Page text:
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Old 07-07-2008, 03:14 AM   #1 (permalink)
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Swapping in an 8.8 out of a 91 fox body. Got all the old brackets off, and ordered new leaf perches.

I'm having trouble envisioning how to set the pinion angle when I weld on the new perches. For those who've already done this, how did you do it? What lessons did you learn?

Thanks,
Greg (anxiously awaiting the mail man!)
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Old 07-07-2008, 09:00 AM   #2 (permalink)
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I set the perches on my springs, wrapped the U-bolts around the rear-end and tightened them enough to hold it. I then set the car's weight down on the rear-end (on jack stands) so the springs would level out. I put a floor jack under the pinion and raised it to -4 deg. Once set, I tack welded the perches, then pulled the rear-end out and welded the perches all around.

I have Maier Racing 165# springs and the pinion angle drops (down) as more of the car's weight is placed on the rear-end. Since my car doesn't have the gas tank (or gas) in it, nor the battery in the trunk, interior, etc, I allowed an extra degree up for that weight.

This is actually the second time I did this. I tried doing it off the car using a level and inclinometer. But as I said, the springs change the angle when weighted, so I ended up cutting the perches off and re-welding them with the rear-end under the car. The pinion went down 3 deg when I put the weight of the car on it. I don't know if that is something unique to the Maier Racing springs or not, but doing it in the car with as much weight as possible is the safest way (though a little more work).[color:blue][/color]
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Old 07-07-2008, 11:04 AM   #3 (permalink)
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I put my stock 6 cyl rear end on jackstands with the leaf pads up. I used a scissor jack under the pinion to get pads level. I had trouble getting it right with a hyd jack, it was hard to make very small changes. Once all level I measured the pinion angle. Then I put the 8.8 on the stands and got the same angle on the pinion and set the pads level, tacked, rechecked width and angles, then finished welding them. Don't weld too much at a time w/o letting it cool. Too much heat on the tubes can warp them. I did about an inch at a time and then moved to the other side. Don't get in a hurry.
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Old 07-07-2008, 02:08 PM   #4 (permalink)
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Quote:
Once all level I measured the pinion angle.
How did you measure this on your old axle?
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Old 07-09-2008, 08:55 AM   #5 (permalink)
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Angle finder.
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Old 07-09-2008, 10:39 AM   #6 (permalink)
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ozarks: Well what did you measure everything against? How did you level the car? Myself, I just put an angle finder on the pinion of the 8", and then mimicked it with the 8.8.. SHOULDN'T matter that way if the angle finder says 58*, as long as they are both the same.. But we shall see I guess...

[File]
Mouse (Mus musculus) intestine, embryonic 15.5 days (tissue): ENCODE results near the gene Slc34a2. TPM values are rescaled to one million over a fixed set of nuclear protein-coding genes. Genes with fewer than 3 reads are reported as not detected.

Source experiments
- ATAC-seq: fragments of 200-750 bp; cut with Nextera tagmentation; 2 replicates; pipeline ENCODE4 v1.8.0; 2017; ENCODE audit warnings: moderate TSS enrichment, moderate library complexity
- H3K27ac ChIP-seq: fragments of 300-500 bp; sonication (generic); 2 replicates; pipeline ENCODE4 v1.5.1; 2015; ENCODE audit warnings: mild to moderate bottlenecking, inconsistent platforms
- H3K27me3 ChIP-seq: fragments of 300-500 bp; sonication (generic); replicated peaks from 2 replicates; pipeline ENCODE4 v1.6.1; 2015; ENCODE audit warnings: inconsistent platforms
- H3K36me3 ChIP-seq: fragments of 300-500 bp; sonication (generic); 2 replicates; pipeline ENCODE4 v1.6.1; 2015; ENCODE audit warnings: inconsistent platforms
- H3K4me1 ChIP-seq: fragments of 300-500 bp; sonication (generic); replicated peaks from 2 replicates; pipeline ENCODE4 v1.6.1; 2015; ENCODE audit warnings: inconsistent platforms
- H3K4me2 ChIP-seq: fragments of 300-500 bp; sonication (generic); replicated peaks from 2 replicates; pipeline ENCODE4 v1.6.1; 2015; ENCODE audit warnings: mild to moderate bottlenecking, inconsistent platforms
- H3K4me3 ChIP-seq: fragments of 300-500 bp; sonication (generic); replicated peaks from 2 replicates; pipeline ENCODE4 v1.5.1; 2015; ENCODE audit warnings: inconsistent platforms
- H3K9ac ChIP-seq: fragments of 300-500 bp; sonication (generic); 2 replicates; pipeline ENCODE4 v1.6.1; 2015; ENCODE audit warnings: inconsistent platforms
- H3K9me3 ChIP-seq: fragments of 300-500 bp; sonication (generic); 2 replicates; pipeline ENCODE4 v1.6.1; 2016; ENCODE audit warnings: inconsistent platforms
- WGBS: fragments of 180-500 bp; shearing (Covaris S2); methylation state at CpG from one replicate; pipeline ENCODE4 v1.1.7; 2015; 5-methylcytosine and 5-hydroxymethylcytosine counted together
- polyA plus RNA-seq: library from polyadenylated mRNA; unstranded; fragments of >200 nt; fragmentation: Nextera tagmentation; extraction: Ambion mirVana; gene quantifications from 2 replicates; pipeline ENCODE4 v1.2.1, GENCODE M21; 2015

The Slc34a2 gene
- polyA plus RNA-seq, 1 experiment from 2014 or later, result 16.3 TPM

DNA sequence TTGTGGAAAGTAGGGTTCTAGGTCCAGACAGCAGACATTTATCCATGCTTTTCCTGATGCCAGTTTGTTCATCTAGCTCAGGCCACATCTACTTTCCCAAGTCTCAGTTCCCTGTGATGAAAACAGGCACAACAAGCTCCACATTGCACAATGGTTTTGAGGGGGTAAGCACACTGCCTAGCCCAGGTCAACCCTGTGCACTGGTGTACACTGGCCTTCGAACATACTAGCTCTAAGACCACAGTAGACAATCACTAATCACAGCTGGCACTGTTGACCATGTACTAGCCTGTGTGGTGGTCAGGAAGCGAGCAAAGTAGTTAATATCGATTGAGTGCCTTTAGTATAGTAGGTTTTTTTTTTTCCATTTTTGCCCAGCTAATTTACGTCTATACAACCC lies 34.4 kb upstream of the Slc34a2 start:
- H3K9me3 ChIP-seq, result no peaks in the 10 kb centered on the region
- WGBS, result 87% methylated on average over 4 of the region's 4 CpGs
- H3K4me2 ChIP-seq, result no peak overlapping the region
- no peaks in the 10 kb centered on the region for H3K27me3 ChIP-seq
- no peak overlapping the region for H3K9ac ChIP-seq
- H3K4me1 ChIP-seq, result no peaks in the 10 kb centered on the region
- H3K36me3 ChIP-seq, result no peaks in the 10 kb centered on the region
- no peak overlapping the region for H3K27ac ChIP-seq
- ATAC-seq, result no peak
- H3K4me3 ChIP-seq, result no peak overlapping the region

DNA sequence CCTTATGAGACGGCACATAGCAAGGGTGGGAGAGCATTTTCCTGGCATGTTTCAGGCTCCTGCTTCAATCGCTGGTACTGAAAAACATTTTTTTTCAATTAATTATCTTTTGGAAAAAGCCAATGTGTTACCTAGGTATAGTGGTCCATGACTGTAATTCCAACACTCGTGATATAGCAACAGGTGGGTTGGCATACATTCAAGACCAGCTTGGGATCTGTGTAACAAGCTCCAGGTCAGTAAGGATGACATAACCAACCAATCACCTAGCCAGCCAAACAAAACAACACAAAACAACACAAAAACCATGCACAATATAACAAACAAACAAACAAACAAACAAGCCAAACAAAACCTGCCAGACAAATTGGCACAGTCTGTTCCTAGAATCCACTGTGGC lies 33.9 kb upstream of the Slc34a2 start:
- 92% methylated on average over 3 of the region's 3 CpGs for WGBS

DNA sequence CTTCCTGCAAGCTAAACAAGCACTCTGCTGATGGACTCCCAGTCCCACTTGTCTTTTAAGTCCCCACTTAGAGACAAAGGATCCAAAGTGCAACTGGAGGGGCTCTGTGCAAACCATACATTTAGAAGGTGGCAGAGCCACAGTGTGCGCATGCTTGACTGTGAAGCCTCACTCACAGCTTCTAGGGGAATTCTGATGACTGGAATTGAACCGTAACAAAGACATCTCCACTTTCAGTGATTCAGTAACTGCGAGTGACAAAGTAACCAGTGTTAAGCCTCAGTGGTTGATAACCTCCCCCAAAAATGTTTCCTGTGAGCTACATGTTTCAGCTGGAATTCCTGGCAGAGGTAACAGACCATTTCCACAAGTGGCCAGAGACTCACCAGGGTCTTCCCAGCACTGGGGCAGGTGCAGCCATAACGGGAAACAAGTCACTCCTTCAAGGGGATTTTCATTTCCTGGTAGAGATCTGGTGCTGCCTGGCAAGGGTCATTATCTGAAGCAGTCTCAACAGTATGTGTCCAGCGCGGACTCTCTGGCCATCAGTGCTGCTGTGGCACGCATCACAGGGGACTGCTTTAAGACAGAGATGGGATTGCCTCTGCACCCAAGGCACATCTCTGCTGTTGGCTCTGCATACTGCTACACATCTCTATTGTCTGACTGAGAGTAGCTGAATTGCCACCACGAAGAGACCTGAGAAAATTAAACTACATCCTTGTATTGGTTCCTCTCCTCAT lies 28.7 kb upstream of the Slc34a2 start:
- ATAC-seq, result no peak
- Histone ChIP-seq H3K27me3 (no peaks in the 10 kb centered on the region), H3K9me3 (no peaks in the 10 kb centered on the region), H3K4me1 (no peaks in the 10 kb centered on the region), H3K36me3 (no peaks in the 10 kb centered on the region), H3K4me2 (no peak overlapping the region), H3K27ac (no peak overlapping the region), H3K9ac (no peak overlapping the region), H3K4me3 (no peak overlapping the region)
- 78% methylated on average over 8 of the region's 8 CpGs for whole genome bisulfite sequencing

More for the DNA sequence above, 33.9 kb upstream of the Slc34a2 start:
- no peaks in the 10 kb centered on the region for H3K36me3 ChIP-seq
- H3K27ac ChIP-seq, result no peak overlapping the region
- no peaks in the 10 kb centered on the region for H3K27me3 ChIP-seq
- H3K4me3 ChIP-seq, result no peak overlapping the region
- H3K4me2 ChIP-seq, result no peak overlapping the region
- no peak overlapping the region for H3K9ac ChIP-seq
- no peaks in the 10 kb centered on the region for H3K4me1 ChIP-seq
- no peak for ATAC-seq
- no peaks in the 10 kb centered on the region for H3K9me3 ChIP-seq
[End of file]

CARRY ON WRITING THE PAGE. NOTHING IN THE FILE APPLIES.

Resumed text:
The harder part I have coming up I believe is matching it with the tranny crossmember that I have to fabricate, as I don't have much weight on the car.
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Old 07-09-2008, 10:54 AM   #7 (permalink)
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I leveled the car on jackstands, using the bottom of the rocker panel as a reference. I figured it is probably as close to a 'level' reference as there is on the car. When setting the transmission angle, I'll use the same reference.

I actually raised the rear end to put the car's weight on it. I used an inclinometer (a cheap one from Sears, the one Summit sells is supposed to be much better) and AFTER leveling the car using a level, I measured the angle of the rocker panel with the inclinometer (to correct for error). I then measured the angle of the pinion flange (allowing for 90 deg of rotation) and set is for a difference of -4 deg (again, allowing a little extra for the extra weight when the car is done).

Actually, if you just measure the difference, you probably don't need to level the car (at least not absolutely, but I figured I'd get it as close as possible to the real world - as if the car will ever be level with wheels on it!).

Measuring the difference between the pinion and spring perches on the 8" should accomplish the same thing, provided your springs don't change the angle with load, like my Maier Racing springs do.
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Old 07-09-2008, 04:04 PM   #8 (permalink)
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I did the same thing that Ozark did.
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Old 07-09-2008, 09:55 PM   #9 (permalink)
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There is a write with some pictures of this on the web page in my signature.

For a mostly street driven car the important thing is to match the transmission output shaft angle to the pinion angle. My experience has been this needs to match within 1/4 degree to keep from getting vibrations at freeway speeds. The difference between the rockers and the drivetrain should not exceed 4 degrees for the same reason.
IIRC most passenger cars will be pretty close to 3* in relation to the rockers.
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Old 07-10-2008, 08:19 PM   #10 (permalink)
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OK, I need someone to break this down real simple for me... How in the world can I measure within a 1/4 degree? I'm having trouble figuring out how to get within 2-3 degrees! I haven't made the trip into town to look for an inclinometer (?), but do these things really get down to the fraction of a degree

The car currently has way to tall front springs (see sig pic), so any measurement from the transmission output shaft is going to be suspect. I can't put it on the ground right now, because I don't have spring perches on the rearend.